Shirish Nadkarni is one of the few serial entrepreneurs who can say he has successfully emerged from all the startups he has started.
His first company, TeamOn Systems, was one of the early pioneers of the SaaS model, providing customers with E-mail and the agenda in the cloud. Although not everyone understood the value of the idea in 1999, and the company then had to switch to a slightly different product, it was bought out by BlackBerry a few years later.
In 2007, Nadkarni founded Livemocha, the first language learning company to take a conversational approach to teaching. Although it was never profitable, Livemocha quickly racked up millions of users and was eventually snapped up by Rosetta Stone.
Finally, there was Zoomingo, a mobile app that helped shoppers identify stores with sales in their area. At one point, the app managed to make it to the top ten in Apple’s App Store (and the top 25 on Android), and it was also acquired.
However, Nadkarni suggests that his brilliant newsletter doesn’t necessarily give the full picture; he made many fundamental mistakes along the way. And while exit is the goal of almost every entrepreneur, Nadkarni never enjoyed the luxury of selling on his own terms, precisely when he wanted.
Training at Microsoft
Nadkarni came to the United States in the early 1980s to study computer science, which was not widely taught in India. âI was fascinated by computers; what you could do with them, what you could build, âhe explained.
After graduating from the University of Michigan, he embarked on an MBA at Harvard Business School, with an eye on entrepreneurship. He hoped to learn how to combine technical skills with business know-how, a formula that was being applied successfully in Silicon Valley.
However, Nadkarni suggests that his upbringing does really started after landing a job at Microsoft. It was here that he gained practical experience and an appreciation for the qualities that separate a brilliant idea from a poor idea.
âI learned a lot at Microsoft,â he said. âI learned how to create, launch and market great products, and I understood business models. So I had a very good foundation that I could use to be successful in the startup environment. “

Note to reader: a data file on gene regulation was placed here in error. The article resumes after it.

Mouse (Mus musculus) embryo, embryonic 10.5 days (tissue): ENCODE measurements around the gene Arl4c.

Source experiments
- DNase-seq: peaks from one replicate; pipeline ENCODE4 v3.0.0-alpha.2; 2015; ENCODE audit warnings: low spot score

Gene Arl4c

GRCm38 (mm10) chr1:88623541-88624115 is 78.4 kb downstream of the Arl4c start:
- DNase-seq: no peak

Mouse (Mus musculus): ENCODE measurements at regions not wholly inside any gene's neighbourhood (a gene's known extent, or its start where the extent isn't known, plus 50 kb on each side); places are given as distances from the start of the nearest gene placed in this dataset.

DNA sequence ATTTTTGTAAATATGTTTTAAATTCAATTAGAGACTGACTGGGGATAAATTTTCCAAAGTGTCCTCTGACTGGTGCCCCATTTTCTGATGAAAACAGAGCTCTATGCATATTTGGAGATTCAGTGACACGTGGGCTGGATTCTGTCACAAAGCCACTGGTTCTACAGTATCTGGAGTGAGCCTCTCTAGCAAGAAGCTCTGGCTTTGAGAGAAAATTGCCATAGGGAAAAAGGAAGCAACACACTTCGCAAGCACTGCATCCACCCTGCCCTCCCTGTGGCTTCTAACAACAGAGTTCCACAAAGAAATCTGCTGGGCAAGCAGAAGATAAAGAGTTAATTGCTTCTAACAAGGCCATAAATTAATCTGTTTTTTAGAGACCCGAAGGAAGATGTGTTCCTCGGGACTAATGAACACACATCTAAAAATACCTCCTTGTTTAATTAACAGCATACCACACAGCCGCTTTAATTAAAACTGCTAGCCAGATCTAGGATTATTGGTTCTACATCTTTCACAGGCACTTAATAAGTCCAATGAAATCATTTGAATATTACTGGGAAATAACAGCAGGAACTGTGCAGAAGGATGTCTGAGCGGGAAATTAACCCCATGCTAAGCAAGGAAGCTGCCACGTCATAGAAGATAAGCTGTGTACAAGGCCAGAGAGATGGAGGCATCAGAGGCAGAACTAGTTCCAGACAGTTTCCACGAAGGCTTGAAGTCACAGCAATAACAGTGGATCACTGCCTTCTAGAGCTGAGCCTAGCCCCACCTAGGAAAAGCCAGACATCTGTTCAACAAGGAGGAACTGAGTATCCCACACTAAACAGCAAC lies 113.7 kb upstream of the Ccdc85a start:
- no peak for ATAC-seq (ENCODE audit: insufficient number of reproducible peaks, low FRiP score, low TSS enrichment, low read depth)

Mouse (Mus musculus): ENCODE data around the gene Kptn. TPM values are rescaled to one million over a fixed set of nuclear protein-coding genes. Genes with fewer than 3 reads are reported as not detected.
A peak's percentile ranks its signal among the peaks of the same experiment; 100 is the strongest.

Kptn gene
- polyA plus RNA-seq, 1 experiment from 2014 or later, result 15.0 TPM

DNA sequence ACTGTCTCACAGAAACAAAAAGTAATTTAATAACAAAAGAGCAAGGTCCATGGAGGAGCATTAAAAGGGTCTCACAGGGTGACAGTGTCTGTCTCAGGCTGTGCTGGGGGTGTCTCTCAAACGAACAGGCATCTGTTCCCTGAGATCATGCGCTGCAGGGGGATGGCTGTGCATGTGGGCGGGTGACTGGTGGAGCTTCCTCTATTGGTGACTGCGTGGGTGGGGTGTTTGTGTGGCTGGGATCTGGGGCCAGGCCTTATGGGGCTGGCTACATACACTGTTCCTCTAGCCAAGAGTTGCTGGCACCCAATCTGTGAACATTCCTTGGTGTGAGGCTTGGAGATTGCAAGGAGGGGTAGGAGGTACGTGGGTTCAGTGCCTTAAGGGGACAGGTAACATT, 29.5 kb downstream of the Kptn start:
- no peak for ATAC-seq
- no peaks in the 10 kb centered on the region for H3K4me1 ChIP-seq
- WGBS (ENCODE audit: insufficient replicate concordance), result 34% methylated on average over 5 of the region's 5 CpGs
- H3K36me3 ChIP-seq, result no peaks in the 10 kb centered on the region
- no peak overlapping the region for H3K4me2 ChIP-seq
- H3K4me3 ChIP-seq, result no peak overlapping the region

It’s hard to imagine, but Microsoft was itself a startup when Nardkarni joined Nardkarni, with only around 1,000 employees. At the time, the company was looking to diversify into new product areas, beyond hardware, office software and its Windows operating system.
Initially, Nadkarni was recruited to help launch the company’s first email product, Microsoft Mail, but ended up working on a wide range of major projects during his twelve-year tenure.
In 1997, Nadkarni took charge of Microsoft’s first foray into the search market. After some discussion, the company made the decision to partner with a third party, Inktomi, instead of creating its own in-house search engine. Nadkarni says he tried to convince Bill Gates to invest more resources in research, but Gates “wasn’t ready at this point.” It’s fun to imagine what could have been if his decision had been different.
Around the same time, he designed the launch of MSN.com. Microsoft was late to the party and looking to close the gap on Yahoo! and Excite, but Nadkarni had a trick up his sleeve: the $ 500 million acquisition of Hotmail, Microsoft’s biggest purchase at the time.
The reason was that Hotmail, the first service to allow users to access their inbox through Web browser, would give people a reason to come back to MSN time and time again. âWe wanted to create a persistent solution that would keep users coming back. And email is a very sticky application; people check their emails several times a day, âhe explained.
Eventually, MSN became one of the largest web portals in the world, and it remains so today. But it wasn’t just Hotmail’s strategic value that got Nadkarni excited – he had fallen in love with the product as well.
âI thought Hotmail was a brilliant idea; providing web e-mails to consumers. So I thought, why not deliver professional looking email in the cloud? “